Teen Girl Charged with Murder for Death of Infant in Highland Park, NJ
Authorities reported that a 14-year-old girl is facing criminal charges after being identified as the mother of a baby boy that was found dead. The teen mother is being charged with murder as a juvenile after the infant body turned up alongside a multi-family house on Lincoln Avenue in Highland Park, NJ. To make matters worse, the infant was found with his umbilical cord still attached. The individual who found the child reported that she thought the teen mother had dropped a baby doll; however, when she went to pick up what she thought was a doll, she discovered that it was a baby.
Minors Prosecuted as Adults in New Jersey
Adults and minors in New Jersey are treated differently in our justice system. Adults tend to face much harsher punishment if convicted of any criminal offenses, while minors face far more lenient punishments and there is a heightened focus on rehabilitation. Further, adults have some additional rights, such as the right to an indictment, the right to bail, and the right to trial by a jury. Minors do not share these rights. Also, juveniles are not “arrested”; rather, they are simply taken into custody. Furthermore, if a juvenile is found guilty of the charges against them, they are considered an “adjudicated delinquent” rather than a convicted criminal. To that end, juvenile adjudications can be erased, so that a young person does not enter adulthood bearing a criminal record.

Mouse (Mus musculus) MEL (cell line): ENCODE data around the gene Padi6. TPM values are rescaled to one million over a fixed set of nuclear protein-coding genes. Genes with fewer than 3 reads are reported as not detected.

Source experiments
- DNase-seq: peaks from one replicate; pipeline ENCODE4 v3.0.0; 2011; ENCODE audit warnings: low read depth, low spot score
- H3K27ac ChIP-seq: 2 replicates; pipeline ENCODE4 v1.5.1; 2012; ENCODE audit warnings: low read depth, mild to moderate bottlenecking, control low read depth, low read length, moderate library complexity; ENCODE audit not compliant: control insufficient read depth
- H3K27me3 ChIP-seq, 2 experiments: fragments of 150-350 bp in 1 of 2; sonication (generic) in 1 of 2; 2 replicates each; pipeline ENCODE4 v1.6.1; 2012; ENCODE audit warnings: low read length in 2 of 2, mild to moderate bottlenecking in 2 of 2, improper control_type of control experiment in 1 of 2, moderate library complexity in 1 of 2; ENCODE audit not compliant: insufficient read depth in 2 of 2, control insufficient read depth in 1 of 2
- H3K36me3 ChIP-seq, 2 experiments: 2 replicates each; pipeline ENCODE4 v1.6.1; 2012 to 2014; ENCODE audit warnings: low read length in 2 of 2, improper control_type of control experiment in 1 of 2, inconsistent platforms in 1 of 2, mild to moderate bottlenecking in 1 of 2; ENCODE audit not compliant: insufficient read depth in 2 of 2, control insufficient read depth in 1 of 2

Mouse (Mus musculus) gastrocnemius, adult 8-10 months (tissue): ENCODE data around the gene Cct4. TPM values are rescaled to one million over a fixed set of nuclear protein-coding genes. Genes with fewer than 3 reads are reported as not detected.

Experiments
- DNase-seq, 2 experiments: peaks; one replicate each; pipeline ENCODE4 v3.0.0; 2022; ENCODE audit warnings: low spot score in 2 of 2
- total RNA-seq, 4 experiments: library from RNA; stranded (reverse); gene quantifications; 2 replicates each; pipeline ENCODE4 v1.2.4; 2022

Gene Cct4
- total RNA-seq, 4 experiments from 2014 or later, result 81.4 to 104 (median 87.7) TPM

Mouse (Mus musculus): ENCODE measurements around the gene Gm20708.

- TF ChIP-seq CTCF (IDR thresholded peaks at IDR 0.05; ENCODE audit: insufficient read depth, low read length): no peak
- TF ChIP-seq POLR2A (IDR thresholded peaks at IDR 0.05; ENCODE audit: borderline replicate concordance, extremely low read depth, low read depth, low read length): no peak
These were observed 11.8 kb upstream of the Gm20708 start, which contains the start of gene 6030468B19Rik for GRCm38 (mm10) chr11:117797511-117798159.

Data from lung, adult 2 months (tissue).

In some instances, a minor can be prosecuted as an adult. If the prosecutor wishes to charge the juvenile as an adult, he or she must request that the Juvenile Court waive its jurisdiction. To obtain the waiver, the State must file a motion within 60 days after the receipt of the complaint, but the time may be extended for good cause shown. The motion shall be accompanied by a written statement of reasons clearly setting forth the reason for the waiver. If contested by the juvenile, a hearing shall be scheduled. At the hearing, the State bears the burden to show two elements: (1) the juvenile was 15 years of age or older at the time of the alleged delinquent act; and (2) there is probable cause to believe that the juvenile committed a delinquent act which, if committed by an adult, would constitute:
(a) criminal homicide, other than death by auto;
(b) strict liability for drug-induced deaths;
(c) first degree robbery;
(e) aggravated sexual assault;
(f) sexual assault;
(g) second degree aggravated assault;
(i) aggravated arson;
(j) possession of a firearm with a purpose to use it unlawfully against the person of another under subsection a. of N.J.S.2C:39-4, or possession of a firearm while committing or attempting to commit, including the immediate flight therefrom, aggravated assault, aggravated criminal sexual contact, burglary, or escape;
(k) a violation of N.J.S.2C:35-3 (Leader of a Narcotics Trafficking Network);
(l) a violation of N.J.S.2C:35-4 (Maintaining and Operating a CDS Production Facility);
(m) a violation of section 1 of P.L.1998, c.26 (C.2C:39-4.1) (Weapons Possession while Committing certain CDS Offenses);
(n) an attempt or conspiracy to commit any of the crimes enumerated in subparagraphs (a) through (m) of this paragraph; or
(o) a crime committed at a time when the juvenile previously had been sentenced and confined in an adult correctional facility.
Accordingly, if you are being charged with a criminal offense in New Jersey, either as an adult or juvenile, it’s important to contact an experienced attorney.